I can’t tell anyone else what to do, but I don’t eat animals: that is my daily solution. As a vegan I save 1,100 gallons of water a day. It takes 440 gallons of water to produce a pound of eggs, 1,000 gallons to produce a gallon of milk, 900 gallons to produce a pound of cheese, and 2,500 to produce beef. If we are talking about a sustainability message, you cannot leave out the animal message – absolutely impossible.

I don’t have the power to make the change I want to. I can only wake up every day and look in the mirror and say I am making the best decision. I worry about the world I am leaving. We are looking at a world that is facing ultimate destruction if we don’t make better, smarter choices, and that starts with you. Every dollar you spend goes to feed a corporation that is either responsible or not responsible. I have felt in life very underpowered in moments because it can be a very overwhelming issue. In the absence of my power in some areas, I know that every single day my dollar is a vote. And I don’t want to contribute to anyone who is not responsible. That is the power I have. Know that every day when you wake up you have those choices, and those choices can become very powerful for the future of our environment.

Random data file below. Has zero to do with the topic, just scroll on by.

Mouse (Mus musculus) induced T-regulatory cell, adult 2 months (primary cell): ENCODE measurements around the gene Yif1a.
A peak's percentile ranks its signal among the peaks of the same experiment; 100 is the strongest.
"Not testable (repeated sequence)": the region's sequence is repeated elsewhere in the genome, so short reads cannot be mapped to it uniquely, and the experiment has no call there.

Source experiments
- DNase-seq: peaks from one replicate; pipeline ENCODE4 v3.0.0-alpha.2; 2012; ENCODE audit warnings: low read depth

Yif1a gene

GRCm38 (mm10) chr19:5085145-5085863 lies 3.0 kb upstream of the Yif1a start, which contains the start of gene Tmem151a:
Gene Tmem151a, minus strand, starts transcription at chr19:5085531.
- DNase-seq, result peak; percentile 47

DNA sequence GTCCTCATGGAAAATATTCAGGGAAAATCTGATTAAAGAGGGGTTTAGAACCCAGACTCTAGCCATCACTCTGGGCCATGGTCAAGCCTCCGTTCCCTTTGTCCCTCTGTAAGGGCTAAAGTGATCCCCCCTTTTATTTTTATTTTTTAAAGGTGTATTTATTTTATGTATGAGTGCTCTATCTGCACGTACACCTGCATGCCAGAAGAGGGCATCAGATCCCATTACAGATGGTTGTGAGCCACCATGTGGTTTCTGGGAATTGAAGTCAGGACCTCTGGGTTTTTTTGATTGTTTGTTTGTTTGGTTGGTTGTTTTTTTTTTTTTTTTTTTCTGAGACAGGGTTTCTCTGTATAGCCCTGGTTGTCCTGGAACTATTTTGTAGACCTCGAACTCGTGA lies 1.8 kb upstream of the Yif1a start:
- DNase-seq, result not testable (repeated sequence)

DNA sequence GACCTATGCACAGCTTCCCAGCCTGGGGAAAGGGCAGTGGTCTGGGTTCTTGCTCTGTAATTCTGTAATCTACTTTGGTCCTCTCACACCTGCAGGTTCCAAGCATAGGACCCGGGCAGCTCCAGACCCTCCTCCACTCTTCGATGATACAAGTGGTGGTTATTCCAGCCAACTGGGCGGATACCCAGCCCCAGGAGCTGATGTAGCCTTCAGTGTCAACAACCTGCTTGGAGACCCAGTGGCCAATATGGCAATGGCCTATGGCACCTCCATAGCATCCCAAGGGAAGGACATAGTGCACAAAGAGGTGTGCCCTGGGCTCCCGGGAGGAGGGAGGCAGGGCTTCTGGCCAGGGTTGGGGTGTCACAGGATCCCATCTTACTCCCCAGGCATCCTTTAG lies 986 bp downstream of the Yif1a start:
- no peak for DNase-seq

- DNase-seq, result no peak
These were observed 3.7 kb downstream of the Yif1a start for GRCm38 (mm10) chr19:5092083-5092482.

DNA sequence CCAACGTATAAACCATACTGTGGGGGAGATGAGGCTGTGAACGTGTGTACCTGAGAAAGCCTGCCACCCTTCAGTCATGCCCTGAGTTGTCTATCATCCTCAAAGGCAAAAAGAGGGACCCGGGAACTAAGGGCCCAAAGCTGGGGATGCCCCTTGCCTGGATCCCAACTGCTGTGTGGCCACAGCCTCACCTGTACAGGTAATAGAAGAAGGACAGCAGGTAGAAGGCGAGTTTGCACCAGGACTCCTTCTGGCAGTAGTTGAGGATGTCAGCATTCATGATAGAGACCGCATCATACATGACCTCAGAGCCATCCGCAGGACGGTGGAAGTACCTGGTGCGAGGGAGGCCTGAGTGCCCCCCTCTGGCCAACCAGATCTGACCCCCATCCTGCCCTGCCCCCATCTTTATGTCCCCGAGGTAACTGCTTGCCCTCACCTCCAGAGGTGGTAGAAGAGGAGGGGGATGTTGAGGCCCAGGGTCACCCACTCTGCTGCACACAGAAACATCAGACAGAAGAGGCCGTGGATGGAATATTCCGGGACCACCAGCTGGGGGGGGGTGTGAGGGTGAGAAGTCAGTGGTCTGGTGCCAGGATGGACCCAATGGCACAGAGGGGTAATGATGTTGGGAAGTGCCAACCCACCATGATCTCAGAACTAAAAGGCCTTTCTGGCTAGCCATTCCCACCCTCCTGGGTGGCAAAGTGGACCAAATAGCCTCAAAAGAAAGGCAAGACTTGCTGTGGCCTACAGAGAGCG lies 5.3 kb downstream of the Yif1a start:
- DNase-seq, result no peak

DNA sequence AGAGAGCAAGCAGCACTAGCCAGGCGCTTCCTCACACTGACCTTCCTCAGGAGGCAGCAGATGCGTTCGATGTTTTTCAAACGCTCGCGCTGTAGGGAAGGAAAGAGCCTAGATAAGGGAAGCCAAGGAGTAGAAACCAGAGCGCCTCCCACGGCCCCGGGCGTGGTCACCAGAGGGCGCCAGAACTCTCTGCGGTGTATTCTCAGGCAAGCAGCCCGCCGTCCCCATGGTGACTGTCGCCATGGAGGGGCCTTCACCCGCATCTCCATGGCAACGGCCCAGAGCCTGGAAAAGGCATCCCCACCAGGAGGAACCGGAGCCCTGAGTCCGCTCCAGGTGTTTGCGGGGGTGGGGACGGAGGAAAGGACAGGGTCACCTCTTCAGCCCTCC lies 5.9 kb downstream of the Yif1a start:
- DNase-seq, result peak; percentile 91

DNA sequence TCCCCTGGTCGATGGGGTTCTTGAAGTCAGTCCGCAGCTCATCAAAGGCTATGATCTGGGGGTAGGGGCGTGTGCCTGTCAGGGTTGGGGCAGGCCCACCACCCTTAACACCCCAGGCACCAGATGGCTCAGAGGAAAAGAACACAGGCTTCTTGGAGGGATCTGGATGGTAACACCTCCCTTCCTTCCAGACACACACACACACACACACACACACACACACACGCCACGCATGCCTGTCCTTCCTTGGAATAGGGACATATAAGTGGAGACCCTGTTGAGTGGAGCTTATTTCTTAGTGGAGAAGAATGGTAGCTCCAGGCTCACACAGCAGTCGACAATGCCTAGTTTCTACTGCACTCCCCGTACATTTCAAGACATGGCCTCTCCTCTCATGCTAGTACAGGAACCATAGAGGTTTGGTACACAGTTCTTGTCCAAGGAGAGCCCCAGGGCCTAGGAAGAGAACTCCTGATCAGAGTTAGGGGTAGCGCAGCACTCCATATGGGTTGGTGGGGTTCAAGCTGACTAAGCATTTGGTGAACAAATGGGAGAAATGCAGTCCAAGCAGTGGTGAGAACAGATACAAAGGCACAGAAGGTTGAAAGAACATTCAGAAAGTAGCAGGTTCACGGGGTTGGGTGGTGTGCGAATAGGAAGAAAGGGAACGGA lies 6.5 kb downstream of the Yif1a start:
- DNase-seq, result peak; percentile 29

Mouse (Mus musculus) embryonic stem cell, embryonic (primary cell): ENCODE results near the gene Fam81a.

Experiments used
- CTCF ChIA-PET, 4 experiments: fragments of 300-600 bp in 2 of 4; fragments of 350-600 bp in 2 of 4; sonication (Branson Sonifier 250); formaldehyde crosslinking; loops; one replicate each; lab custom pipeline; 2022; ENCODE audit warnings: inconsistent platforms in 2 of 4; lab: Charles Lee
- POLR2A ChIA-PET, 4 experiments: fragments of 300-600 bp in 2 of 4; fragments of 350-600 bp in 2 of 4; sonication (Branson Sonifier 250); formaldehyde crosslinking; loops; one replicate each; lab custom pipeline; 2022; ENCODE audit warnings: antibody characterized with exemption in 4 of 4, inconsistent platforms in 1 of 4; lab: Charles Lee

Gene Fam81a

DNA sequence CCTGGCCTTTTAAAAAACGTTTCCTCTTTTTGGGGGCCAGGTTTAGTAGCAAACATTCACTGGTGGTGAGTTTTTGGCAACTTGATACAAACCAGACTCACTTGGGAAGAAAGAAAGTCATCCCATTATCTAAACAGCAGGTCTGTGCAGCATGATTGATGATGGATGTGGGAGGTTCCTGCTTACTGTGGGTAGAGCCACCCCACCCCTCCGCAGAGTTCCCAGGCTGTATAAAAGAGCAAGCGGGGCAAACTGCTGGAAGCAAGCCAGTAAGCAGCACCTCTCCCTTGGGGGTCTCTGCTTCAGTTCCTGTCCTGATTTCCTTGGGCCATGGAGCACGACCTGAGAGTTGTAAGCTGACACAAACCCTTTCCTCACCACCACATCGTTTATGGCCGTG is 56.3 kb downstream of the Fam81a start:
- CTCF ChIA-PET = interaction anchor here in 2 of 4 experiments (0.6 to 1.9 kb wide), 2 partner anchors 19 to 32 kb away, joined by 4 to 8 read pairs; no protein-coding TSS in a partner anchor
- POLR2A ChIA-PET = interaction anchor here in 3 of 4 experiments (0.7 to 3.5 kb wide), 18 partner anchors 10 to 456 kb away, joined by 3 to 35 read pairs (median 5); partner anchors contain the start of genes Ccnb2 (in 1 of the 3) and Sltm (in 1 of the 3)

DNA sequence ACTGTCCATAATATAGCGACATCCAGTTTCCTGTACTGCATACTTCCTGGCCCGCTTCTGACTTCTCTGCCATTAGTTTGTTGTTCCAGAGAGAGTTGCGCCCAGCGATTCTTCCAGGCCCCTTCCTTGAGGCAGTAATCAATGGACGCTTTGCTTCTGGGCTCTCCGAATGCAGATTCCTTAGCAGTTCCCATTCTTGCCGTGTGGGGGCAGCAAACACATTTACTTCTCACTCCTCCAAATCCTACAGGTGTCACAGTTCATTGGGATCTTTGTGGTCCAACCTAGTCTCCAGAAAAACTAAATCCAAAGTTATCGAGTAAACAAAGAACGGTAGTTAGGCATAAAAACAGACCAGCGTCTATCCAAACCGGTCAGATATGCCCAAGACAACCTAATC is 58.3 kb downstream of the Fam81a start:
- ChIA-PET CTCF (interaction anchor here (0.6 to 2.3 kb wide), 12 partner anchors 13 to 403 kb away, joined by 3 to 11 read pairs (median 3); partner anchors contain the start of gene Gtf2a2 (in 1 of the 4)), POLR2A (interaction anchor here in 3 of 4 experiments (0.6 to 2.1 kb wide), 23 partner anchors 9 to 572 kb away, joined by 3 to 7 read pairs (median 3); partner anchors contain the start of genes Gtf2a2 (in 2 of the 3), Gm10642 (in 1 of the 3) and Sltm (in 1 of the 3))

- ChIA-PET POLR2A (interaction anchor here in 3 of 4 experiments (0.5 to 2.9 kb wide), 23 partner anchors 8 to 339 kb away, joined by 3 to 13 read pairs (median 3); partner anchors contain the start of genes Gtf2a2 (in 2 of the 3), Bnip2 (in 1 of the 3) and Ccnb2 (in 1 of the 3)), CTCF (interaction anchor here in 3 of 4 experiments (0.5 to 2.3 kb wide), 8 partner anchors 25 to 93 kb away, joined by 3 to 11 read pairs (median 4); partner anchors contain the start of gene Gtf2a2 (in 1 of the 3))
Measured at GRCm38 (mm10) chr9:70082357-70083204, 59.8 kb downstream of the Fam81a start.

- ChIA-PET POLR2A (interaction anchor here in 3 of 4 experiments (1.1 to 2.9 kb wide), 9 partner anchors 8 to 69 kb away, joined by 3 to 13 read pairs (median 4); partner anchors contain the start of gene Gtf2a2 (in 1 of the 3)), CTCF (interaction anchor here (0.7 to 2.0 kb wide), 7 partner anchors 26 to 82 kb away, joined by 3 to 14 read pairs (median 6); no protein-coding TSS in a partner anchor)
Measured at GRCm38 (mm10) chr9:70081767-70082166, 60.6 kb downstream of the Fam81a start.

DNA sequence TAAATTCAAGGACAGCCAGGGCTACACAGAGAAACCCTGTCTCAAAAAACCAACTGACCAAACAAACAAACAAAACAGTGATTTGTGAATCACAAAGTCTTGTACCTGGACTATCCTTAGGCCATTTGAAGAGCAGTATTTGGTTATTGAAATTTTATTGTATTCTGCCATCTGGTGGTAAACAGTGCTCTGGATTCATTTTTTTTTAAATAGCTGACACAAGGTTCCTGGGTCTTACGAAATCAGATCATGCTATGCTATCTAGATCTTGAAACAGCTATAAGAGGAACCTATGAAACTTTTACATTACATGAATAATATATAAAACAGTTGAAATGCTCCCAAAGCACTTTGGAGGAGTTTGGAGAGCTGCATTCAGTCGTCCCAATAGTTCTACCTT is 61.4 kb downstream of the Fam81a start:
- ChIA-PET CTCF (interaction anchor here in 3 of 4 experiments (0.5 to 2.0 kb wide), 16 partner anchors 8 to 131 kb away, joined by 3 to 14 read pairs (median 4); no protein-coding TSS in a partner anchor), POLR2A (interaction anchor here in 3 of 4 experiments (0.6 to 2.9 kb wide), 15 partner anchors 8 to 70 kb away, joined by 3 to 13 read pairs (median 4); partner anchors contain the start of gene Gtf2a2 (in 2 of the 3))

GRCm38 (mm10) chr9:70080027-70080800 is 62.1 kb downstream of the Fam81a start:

What is the main issue China, or Hong Kong, needs to address when it comes to the environment?

With China being the leading population in the world, when you talk about carbon emissions from food, this is the largest footprint in the world. Meat consumption in China has gone way up because of the influence of the Western diet. The No 1 restaurant in China is KFC, which I find completely disgusting, but they are being influenced by our fast food. So there is no country in the world that has a bigger carbon footprint than China.

What are your thoughts on China’s Yulin dog meat festival?

Any kind of cruelty for me is off the table. I understand that culturally certain people do certain things, but when I speak to my Chinese friends they say that this is not cultural, this is new. This is not something that is ancient, that they have done forever. A lot of times these practices spring up because they make money. If you’re just collecting animals off the street or stealing people’s dogs, that is not a lot of overheads.

What does it mean to use your platform to speak out, and do you feel pressured to do so?

Passion – that’s all I feel. Our rainforest, the lungs of the planet, are disappearing because we need to feed our cows. That’s not worth it, a steak is not worth that.